By 2030, streaming will drive approximately $34 Billion dollars worth of total revenue in the music business, according to Goldman Sachs. That is a whole lot of streams, a whole lot of royalty payouts and a tremendous amount of data.
The nature of the listening behavior that comes along with streaming suggests that a songs life cycle is endless and can peak and flow at any moment in time for whatever reason. However, the traditional business strategy focuses on a set number of yearly priority releases. This talk will explore the theory that there is missed revenue as a result of not being reactionary to all catalog, developing and priority records at one time. But who has time for all that? The answer is, we don’t. We have to employ automated tools that allow us to take advantage of opportunities to engage or re-engage an audience. This is already being done.
On March 14th, my solo presentation “How Labels Should Be Thinking About AI” will discuss how the industry has changed as a result of consumer data from streaming and who has access to what. We will look at how other industries like sports, online dating, and online-video streaming are utilizing artificial intelligence and machine learning to take advantage of their data to drive revenue.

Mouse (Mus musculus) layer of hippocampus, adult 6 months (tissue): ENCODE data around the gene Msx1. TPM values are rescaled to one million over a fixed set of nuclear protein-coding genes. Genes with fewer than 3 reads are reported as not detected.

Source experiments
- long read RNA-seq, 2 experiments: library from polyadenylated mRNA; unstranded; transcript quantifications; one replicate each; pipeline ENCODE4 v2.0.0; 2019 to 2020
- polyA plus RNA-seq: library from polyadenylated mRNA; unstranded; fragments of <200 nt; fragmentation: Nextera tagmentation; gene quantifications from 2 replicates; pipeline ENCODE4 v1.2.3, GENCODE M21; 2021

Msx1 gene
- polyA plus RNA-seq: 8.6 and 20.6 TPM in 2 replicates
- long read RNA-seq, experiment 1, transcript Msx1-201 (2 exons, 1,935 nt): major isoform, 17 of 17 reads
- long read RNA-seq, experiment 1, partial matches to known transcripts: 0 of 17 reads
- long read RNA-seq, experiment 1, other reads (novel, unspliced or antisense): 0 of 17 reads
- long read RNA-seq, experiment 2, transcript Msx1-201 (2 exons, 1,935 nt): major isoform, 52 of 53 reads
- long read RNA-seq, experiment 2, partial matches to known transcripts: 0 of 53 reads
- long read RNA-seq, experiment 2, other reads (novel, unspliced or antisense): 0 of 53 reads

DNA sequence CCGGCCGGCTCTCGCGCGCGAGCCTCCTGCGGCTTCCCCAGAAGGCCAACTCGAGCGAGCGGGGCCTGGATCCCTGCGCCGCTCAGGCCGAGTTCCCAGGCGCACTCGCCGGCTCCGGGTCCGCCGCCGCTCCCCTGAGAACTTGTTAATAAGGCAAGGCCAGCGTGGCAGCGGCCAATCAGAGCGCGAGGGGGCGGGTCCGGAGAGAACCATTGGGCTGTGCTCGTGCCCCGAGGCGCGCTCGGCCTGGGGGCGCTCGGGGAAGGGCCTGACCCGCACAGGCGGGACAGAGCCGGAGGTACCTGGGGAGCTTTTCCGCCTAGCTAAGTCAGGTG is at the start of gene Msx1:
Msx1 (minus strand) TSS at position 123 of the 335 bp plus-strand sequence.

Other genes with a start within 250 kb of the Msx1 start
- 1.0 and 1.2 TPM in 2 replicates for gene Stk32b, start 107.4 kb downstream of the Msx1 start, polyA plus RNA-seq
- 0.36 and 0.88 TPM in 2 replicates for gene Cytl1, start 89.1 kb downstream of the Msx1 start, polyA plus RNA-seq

Lastly, we will look at current industry examples of music companies taking advantage of these technologies, how they are going about it and what we can learn from it.
I spent the last year in Nashville with Universal Music Group working as the Manager of Playlist Strategies for the Global Streaming Marketing Department before launching my latest venture, Westcott Multimedia, an advertising technology and software firm that leverages streaming data to optimize online engagement for the entertainment industry. I’ve worked with artists like Barrington Levy and spent some time in New York as an Entertainment Analyst at Magna Investments.
You can catch my talk, “How Labels Should Be Thinking About Artificial Intelligence,” on March 14th at 12:30 pm at the Austin Convention Center, room 15.